888 to Pennsylvania Gaming Board: We Support Multiple Skins for Online Gambling Licensees
888 Holdings, and specifically the online gambling operator’s CEO, Itai Freiberger, recently wrote to the Pennsylvania Gaming Control Board to explain why allowing online gaming licensees to use multiple skins is a wise idea.
Those familiar with online gambling might wonder why this is an issue, because of course operators will be able to have more than one skin, right? Not necessarily. While we don’t know what the final regulations will be on that matter, both Parx Casino and Penn National have written to the PGCB to argue for only one skin per licensee. They feel that each site should be branded the same or very similar to the brand of the licensee (thus, Parx Casino would have, say, ParxPoker). They also fear, among other things, that allowing multiple skins/brands would effectively allow the rules regarding the maximum licenses in Pennsylvania to be skirted.
Additionally, Parx and Penn National are afraid that allowing already-established online gaming brands could cannibalize the land-based casino brands that exist in Pennsylvania.
As an online gambling operator, 888 naturally believes that permitting multiple skins is the way to go. For the first half of the two-plus page letter, Freiberger mostly hypes his own company’s qualifications and stresses that he and 888 want strong regulations. On the second page of the letter dated February 15th, he finally gets to the point of skins, continuing to market 888:
….we can also bring to the table a world-renowned and respected brand name. We believe that our proven marketing abilities, along with our trusted international brand name, will be an asset to any local partner seeking to take its business online. Unlike the local property’s reputation, which is now associated only with an offline offering, our brand name (and those of other online operators) comes with a proven track record in the online industry. Allowing our partner to use not only its own brand but ours as well, would allow our partner to benefit from our international brand-recognition and marketing efforts, and will also inform players that they will be enjoying a world-class and popular offering.
Essentially, 888 is saying that hey, if a casino wants to leverage its own brand in the Pennsylvania market, that’s great, but using an established international online gaming brand like – *wink wink* – 888, could give the licensee immediate legitimacy in the market among those already familiar with online gaming.
Freiberger continued, furthering the marketing argument and citing New Jersey as an example, without formally citing New Jersey:
Furthermore, allowing properties to offer their services through multiple brands, will allow them to create a multi-tiered offering, combined of different sites appealing to different target audiences, each with its own “look and feel,” marketing approach, suite of games, bonus and promotion conditions, etc. Think of this as a casino having different rooms for different types of players, each appealing to a different demographic and different consumer preference. Experience from other jurisdictions shows that a multi-brand approach stimulates healthy competition between brands, and ultimately increases overall market size, resulting in larger gaming duty income for licensing jurisdictions.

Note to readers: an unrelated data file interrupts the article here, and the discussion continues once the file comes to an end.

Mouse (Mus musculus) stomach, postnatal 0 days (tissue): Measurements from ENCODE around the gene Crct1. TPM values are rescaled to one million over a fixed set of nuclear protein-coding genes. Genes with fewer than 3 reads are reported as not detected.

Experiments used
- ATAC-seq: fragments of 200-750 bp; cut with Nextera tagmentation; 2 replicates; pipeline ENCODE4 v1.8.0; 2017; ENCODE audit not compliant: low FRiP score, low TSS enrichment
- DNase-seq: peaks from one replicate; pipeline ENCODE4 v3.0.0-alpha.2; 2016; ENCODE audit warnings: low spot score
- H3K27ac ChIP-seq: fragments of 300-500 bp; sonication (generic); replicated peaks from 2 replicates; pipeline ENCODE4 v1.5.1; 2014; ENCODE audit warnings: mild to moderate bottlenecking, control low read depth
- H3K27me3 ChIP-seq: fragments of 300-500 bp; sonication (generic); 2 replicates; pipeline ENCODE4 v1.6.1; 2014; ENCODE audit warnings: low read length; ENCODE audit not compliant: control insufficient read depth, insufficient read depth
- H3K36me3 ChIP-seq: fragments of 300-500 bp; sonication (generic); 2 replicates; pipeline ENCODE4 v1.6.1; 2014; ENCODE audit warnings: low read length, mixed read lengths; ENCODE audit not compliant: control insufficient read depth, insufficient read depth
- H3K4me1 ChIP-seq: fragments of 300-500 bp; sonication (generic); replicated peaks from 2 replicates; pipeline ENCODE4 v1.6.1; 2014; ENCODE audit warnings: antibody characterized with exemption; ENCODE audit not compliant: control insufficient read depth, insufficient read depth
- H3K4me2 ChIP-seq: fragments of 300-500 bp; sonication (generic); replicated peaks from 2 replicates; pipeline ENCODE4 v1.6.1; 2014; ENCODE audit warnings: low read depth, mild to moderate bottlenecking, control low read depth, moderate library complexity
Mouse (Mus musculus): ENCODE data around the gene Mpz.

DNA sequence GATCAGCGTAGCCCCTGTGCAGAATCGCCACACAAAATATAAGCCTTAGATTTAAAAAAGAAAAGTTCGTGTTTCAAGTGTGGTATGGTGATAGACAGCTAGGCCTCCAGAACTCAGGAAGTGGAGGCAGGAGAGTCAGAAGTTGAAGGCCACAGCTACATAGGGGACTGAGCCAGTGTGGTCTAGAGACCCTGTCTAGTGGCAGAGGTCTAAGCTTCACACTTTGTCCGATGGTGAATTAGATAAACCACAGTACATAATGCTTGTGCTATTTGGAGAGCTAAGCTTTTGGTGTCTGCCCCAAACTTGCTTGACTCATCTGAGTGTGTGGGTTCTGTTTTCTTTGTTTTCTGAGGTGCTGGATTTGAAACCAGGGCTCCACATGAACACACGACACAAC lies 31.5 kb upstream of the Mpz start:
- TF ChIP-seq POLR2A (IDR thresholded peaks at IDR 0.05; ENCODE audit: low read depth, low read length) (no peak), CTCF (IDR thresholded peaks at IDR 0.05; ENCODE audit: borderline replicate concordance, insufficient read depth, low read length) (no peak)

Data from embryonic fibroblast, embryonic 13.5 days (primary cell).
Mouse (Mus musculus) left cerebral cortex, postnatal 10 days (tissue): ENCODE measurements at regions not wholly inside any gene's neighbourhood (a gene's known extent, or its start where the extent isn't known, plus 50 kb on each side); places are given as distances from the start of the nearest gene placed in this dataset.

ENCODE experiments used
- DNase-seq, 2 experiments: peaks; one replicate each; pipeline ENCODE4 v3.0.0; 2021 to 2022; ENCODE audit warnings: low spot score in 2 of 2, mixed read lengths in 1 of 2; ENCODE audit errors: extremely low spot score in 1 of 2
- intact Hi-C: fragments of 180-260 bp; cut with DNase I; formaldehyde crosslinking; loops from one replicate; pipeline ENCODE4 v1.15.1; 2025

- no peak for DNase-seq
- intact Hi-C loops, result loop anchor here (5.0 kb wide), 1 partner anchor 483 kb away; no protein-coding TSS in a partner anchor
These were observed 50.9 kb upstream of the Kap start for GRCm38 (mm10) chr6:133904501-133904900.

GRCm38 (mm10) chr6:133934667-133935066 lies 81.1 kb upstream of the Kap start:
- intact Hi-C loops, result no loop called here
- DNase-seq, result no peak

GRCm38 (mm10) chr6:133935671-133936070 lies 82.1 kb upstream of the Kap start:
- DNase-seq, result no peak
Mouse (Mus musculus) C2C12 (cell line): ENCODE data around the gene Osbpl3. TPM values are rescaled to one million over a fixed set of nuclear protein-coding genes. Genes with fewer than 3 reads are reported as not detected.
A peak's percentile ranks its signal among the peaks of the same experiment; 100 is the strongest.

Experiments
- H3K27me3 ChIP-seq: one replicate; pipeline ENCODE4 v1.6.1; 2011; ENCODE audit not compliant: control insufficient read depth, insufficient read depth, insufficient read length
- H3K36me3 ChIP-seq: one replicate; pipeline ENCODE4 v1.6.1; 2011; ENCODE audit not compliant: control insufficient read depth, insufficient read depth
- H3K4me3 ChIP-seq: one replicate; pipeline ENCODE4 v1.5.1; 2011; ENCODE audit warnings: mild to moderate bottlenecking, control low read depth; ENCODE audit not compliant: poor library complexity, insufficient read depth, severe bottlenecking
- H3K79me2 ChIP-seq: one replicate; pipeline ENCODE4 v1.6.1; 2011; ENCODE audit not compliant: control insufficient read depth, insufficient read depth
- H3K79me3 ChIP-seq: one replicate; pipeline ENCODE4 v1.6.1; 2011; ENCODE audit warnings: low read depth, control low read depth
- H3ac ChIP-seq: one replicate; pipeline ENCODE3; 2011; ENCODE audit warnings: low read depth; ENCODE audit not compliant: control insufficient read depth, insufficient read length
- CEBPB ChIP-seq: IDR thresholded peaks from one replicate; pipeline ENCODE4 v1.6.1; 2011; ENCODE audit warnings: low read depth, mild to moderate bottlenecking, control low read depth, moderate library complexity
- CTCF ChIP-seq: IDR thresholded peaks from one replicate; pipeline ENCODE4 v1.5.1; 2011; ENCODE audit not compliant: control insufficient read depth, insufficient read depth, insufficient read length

888 also makes the point that contrary to how Parx and Penn National have framed it, the skins would all be linked to a single license holder, not disparate overseas software providers. All of the marketing expenditures and, in turn, gaming revenues, would be tied to the licensee. And the harder a licensee works on marketing its skins, the greater in theory the market will grow. Obviously, this is 888 trying to position themselves in Pennsylvania, so it’s not like there is nothing self-serving here, but 888 does know a thing or two about online gaming.
888 does directly cite New Jersey late in the letter, addressing Parx and Penn National’s fears of cannibalization. The company says that in New Jersey, “online offerings of both local and non-local brands have had an overall positive impact on the total reported revenue of the land-based licensees.”
It makes the point, while possible trying to puff up the egos of the Pennsylvania casinos, that those casinos have already cemented their brands and reputations and, as such, will have an inherent advantage over newcomers like 888. Essentially, while experienced online poker players may gravitate to a name like 888 or PokerStars, there will be plenty of Pennsylvanians who will want to patronize a Parx-branded site because they trust the brand and have enjoyed the casino.
There is also nothing stopping one of the casinos like Parx, says 888, from partnering with an experienced online gambling provider. 888 assumes all casinos probably will, so all of them will have the same opportunity to take advantage of those brands. And if any casino opts to develop their own software product, they should still be allowed to brand it how they would like.